This morning, another tractor trailer driver attempted the impossible turn. Trying to turn right from Flagg Road onto Deerfoot, the driver ended up in the front yard across the street again.

I followed up with Police Chief Paulhus to find out if he had information on how many incidents there have been with trucks at that intersection. He responded that his computer pulled up two recent incidents, three in 2016, and another in 2015.

This wouldn’t include any incidents that weren’t called in.

Photos below of the latest accident were sent in by two readers. One reader pointed out that the mishap occurred this morning while area kids were walking to Trottier and Neary schools.

Click thumbnails to enlarge: 
(contributed by David Coombs) (contributed by David Coombs) (contributed photo)

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I'm Just Sayin'
7 years ago

Not sure why we have to pay out more $$$ for a traffic study…just exclude all semis…they should not be allowed on those two roads anyway. Anyone can see how that is a disaster waiting to happen. I hardly ever travel on those two roads, but can imagine how unsettling it would be to meet up with one. As far as garbage trucks go, they come once a week for one trip down the road and that can’t be helped unless you want to make the residents in that area go to the transfer station themselves. I believe that could be a hardship or even impossible for some residents who live in that area.

Can we please stop wasting money on studies and start using some common sense?

7 years ago

Agree. This picture says it all. A trash truck can make that corner, a semi cannot. We don’t need a study. We have eyes. I live in this area and when I see one of these trucks or a Peter Pan size bus, I wonder how on earth they ended up there (Waze likely) and if they regret coming down these narrow streets.

Flagg Area Resident
7 years ago

Agree! No traffic study necessary. I encountered this very truck on its way down Flagg Rd. yesterday morning. The driver was driving too fast down the center of the road and I thought how ridiculous it was that such a vehicle was allowed on a dangerously narrow, winding road that is heavily utilized by pedestrians, including children walking to the Trottier/Neary complex. It’s even more ridiculous that he attempted to negotiate the turn onto Deerfoot. It’s quite obvious that it’s not possible. There are serious traffic safety issues in the Flagg/Lovers/Deerfoot area. I feel for the property owners affected by this but I fear that something much worse than property damage will happen some day. Is that what we’re waiting for?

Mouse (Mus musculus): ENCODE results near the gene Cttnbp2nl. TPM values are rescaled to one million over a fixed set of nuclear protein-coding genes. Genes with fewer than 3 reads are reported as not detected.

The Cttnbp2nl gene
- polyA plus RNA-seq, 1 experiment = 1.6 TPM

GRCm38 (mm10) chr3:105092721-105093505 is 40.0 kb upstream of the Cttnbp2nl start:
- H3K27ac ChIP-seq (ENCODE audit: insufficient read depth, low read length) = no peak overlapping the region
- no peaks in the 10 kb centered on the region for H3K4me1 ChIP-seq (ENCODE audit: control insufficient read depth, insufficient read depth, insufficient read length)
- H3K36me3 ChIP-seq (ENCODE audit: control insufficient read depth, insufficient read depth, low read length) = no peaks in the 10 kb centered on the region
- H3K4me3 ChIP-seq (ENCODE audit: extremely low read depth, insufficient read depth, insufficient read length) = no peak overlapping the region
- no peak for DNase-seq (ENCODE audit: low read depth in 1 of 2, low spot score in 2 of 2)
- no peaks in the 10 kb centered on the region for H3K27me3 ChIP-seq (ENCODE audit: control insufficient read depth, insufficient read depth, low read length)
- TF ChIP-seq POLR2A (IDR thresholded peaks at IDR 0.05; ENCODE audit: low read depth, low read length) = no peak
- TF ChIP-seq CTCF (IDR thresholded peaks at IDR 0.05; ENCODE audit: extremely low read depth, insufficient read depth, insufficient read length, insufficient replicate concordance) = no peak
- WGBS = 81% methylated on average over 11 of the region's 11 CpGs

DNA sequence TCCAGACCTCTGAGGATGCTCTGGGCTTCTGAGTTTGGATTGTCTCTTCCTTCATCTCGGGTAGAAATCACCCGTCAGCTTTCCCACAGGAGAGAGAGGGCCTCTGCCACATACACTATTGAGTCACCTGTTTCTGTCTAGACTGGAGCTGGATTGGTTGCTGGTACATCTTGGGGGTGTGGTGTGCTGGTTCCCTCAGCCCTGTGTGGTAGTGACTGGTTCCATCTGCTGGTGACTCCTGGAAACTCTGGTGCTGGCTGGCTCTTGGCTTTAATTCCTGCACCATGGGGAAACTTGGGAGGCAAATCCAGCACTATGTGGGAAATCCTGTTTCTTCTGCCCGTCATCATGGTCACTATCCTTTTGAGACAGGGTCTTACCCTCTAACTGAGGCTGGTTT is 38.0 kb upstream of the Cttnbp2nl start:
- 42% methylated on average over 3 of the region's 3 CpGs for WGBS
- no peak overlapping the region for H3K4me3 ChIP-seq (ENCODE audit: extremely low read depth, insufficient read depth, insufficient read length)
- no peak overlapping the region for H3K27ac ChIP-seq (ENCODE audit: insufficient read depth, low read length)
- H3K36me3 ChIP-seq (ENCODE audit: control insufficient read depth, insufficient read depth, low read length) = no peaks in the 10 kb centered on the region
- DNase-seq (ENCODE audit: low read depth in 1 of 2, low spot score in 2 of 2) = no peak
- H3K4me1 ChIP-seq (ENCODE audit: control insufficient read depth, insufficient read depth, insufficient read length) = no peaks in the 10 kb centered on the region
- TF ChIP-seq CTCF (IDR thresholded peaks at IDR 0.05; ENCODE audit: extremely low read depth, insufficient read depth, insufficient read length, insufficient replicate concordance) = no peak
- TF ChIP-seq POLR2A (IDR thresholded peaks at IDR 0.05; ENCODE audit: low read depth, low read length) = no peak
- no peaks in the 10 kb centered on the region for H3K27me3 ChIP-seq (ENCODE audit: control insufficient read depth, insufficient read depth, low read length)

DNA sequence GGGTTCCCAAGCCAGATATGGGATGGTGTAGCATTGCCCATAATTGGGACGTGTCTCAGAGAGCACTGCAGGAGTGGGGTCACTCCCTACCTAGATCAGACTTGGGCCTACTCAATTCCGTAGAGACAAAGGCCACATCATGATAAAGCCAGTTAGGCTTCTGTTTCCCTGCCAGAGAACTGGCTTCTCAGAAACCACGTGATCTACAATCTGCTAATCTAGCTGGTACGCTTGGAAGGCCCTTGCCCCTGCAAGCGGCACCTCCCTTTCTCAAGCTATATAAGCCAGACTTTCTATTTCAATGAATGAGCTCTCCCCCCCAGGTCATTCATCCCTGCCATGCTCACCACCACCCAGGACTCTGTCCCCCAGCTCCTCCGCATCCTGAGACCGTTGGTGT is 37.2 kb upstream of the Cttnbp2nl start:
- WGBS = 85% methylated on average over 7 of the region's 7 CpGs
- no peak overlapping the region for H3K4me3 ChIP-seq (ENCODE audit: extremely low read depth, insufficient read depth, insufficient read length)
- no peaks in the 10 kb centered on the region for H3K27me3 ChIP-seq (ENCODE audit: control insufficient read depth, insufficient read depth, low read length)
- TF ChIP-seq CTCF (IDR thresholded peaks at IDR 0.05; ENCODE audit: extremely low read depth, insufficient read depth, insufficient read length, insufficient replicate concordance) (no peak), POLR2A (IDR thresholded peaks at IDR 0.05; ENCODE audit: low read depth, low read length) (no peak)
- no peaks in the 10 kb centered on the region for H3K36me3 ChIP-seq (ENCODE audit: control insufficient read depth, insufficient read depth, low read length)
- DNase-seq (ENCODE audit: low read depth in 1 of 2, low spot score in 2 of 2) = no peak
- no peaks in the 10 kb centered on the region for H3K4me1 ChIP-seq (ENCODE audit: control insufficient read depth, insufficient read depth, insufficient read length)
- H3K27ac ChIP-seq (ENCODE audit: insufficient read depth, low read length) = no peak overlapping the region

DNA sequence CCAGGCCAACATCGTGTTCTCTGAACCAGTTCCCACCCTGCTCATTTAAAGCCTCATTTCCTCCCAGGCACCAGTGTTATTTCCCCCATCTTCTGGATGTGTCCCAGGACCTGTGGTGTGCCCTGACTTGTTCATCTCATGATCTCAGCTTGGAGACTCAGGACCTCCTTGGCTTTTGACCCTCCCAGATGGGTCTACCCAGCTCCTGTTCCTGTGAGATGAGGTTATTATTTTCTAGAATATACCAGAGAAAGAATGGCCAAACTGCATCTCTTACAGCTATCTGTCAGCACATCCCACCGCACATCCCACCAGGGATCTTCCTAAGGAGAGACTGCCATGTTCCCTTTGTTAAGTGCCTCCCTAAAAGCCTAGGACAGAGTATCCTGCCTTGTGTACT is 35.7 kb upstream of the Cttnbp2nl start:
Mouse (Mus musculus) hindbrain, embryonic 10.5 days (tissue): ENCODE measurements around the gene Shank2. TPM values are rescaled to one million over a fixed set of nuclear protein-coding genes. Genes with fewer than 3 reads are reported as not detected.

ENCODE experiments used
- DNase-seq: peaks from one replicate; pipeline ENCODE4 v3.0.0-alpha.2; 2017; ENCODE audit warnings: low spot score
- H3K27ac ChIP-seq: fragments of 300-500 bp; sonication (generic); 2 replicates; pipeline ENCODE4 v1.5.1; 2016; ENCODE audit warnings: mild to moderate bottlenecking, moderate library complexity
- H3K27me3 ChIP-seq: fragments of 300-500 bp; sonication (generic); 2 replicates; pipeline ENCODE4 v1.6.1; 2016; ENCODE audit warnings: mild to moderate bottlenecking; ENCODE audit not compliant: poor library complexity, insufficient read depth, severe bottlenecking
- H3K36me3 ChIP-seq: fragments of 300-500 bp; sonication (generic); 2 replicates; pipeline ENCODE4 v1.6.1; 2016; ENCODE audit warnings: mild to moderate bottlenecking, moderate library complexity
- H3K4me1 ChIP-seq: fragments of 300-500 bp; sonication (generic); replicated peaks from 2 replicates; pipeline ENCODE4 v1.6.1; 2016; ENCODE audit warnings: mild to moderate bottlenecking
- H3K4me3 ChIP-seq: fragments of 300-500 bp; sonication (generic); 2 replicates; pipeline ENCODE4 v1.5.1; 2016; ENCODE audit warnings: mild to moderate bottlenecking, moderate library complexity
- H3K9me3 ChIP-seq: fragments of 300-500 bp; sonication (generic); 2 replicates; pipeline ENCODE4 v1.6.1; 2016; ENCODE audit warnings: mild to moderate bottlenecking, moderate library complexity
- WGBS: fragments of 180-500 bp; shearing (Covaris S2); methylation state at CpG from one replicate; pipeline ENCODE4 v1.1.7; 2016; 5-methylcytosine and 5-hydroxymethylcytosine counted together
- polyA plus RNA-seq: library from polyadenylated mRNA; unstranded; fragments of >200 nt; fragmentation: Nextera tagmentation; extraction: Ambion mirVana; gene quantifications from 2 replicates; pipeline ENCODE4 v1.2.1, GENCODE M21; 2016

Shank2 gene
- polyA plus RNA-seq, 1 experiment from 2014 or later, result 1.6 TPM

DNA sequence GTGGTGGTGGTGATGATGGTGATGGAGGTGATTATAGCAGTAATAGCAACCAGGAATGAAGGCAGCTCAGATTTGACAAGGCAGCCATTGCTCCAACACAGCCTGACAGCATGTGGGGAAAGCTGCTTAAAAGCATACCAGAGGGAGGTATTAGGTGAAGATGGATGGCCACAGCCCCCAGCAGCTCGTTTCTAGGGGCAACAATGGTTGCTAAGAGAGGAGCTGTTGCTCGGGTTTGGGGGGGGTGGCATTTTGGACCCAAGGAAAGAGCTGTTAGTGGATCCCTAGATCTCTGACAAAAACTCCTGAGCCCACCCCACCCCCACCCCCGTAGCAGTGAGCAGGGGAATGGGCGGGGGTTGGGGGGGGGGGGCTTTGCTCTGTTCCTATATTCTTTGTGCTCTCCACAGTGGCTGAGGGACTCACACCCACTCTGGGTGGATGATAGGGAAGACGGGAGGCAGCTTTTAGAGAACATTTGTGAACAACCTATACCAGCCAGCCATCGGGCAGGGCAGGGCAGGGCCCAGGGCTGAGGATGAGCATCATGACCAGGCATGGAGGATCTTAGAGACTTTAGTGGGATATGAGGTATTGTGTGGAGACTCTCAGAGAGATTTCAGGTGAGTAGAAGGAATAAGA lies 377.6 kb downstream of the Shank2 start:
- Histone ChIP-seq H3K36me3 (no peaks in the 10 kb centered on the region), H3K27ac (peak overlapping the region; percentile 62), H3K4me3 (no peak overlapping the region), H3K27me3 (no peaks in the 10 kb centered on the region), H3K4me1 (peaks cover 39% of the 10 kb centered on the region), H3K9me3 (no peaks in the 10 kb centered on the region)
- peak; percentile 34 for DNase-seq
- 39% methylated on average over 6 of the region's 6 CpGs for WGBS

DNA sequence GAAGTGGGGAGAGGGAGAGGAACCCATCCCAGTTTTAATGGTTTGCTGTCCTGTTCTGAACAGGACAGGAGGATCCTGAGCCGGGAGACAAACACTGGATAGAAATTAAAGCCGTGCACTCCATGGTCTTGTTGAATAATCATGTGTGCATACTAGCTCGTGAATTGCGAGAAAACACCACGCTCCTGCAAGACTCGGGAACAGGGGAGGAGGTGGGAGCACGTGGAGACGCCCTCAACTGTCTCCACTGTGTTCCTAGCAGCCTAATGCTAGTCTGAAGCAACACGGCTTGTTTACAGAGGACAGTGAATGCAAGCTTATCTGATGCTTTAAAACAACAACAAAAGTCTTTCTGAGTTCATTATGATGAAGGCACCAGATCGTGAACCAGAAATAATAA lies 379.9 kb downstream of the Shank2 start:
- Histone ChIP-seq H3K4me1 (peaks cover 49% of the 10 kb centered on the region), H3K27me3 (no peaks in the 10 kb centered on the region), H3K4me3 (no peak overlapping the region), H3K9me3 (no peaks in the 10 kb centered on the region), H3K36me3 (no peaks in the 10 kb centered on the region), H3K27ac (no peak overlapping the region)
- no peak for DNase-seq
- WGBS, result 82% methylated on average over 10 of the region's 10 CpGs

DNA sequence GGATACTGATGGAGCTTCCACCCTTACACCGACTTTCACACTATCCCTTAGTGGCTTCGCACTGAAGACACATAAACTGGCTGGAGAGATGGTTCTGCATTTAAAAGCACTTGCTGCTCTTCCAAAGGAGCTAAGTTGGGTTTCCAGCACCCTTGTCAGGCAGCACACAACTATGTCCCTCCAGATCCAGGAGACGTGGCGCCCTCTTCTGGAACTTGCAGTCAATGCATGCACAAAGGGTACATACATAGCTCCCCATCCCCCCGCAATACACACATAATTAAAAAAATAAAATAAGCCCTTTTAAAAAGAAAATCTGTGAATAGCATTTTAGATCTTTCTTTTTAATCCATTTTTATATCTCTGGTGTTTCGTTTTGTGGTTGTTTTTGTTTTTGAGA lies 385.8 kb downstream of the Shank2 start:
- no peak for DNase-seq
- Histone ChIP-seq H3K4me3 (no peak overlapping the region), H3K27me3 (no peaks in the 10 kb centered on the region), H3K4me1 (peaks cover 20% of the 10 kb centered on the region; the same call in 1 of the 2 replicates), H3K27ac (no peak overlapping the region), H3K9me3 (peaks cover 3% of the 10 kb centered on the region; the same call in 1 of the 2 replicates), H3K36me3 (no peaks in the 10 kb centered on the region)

Jane Smith
7 years ago

How in the world did the PWPB agree to recommend prohibiting heavy commercial vehicles from using Parkerville Road as a cut-through, and not Deerfoot Road? Parkerville is a straightaway with sidewalks. Deerfoot is windy and has no sidewalks, and a fair number of pedestrians, including school kids.Big trucks like the one that wound up in the Joyce’s front yard shouldn’t be allowed on either road.

7 years ago

Would be great if Parkerville on the southside was included. Far too many semi’s make the illegal turn onto Middle Road or make a dangerous wide turn off of rt 9 into Parkerville to head south.
I’ve watched these trucks come down Parkerville and pull out onto Southville to head west with horns blaring from vehicles coming over the little hill next to the church. These truck go fast, don’t care about school zones or no truck routes and they are always safe in Westborough before a cruiser could ever get to the area..

I wouldn’t say a word about it if the roads they choose were safe or legal but they are neither and it’s only a matter of time before a westbound truck or school bus on Southville t-bones a truck coming off Parkerville.

And as for traffic studies…what happened to the one done on the Southville/Parkerville intersection? It was supposed to make Highland a one-way, add signage, fix poorly placed signs. Money wasted when all we need is common sense.